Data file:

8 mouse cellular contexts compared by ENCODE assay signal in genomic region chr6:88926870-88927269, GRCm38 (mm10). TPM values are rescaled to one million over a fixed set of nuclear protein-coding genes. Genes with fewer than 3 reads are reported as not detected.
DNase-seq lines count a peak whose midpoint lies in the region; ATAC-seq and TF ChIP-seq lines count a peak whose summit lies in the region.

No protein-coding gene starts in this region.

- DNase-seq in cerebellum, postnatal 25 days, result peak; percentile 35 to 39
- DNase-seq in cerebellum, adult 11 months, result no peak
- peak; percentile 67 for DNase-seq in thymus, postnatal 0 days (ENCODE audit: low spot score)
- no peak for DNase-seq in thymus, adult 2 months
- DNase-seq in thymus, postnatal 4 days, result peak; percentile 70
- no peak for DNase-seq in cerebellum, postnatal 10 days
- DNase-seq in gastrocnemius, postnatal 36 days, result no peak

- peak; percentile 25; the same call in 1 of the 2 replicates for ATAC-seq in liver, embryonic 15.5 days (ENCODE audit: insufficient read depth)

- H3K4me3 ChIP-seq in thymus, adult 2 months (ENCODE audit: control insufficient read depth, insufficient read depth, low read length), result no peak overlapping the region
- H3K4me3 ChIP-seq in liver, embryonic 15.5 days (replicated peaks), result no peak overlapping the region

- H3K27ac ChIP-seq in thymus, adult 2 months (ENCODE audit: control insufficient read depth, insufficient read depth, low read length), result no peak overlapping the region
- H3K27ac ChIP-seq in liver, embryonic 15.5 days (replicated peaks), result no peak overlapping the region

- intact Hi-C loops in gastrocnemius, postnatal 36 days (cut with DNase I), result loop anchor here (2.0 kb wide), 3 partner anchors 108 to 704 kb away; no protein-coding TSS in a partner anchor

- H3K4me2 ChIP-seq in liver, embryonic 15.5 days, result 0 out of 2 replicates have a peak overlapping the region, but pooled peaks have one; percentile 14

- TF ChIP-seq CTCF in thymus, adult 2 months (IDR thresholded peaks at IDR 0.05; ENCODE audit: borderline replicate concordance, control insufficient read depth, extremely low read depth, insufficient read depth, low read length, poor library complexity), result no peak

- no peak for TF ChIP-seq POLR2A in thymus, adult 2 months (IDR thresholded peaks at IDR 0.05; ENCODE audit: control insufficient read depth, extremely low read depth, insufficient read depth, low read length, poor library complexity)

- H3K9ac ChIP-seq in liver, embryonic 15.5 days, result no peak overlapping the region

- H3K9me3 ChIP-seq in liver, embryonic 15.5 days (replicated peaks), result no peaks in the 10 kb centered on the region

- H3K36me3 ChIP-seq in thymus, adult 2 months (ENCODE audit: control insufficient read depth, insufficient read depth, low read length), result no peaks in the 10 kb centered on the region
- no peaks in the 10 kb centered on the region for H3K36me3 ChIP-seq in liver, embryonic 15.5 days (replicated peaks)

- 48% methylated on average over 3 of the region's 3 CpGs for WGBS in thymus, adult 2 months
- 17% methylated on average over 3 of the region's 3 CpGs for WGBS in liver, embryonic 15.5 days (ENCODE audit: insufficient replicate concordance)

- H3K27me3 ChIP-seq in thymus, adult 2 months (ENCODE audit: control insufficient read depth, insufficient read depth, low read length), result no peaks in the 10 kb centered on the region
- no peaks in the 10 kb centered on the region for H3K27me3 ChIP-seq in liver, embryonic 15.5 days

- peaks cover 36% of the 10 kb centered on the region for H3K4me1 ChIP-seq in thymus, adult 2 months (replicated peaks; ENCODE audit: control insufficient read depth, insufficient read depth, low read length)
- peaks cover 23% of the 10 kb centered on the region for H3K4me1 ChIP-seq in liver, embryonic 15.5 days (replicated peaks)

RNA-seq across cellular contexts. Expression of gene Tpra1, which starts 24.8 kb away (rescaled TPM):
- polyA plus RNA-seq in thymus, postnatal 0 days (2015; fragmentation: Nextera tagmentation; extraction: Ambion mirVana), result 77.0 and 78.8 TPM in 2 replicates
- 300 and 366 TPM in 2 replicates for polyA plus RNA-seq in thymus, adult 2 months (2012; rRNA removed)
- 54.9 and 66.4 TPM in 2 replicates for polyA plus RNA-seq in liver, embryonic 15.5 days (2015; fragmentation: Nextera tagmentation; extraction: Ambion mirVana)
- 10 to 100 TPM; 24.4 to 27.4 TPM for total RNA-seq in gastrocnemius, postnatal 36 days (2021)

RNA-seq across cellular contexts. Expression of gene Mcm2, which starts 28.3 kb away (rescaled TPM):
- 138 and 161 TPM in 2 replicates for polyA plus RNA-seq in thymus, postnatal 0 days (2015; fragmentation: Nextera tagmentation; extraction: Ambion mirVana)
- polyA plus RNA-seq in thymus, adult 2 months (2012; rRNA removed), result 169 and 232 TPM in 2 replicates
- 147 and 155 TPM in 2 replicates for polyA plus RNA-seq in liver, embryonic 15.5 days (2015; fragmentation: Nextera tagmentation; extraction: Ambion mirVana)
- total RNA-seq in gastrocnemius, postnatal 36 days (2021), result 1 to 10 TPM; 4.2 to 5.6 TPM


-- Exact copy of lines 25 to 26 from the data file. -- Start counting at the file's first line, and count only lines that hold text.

- 17% methylated on average over 3 of the region's 3 CpGs for WGBS in liver, embryonic 15.5 days (ENCODE audit: insufficient replicate concordance)

- H3K27me3 ChIP-seq in thymus, adult 2 months (ENCODE audit: control insufficient read depth, insufficient read depth, low read length), result no peaks in the 10 kb centered on the region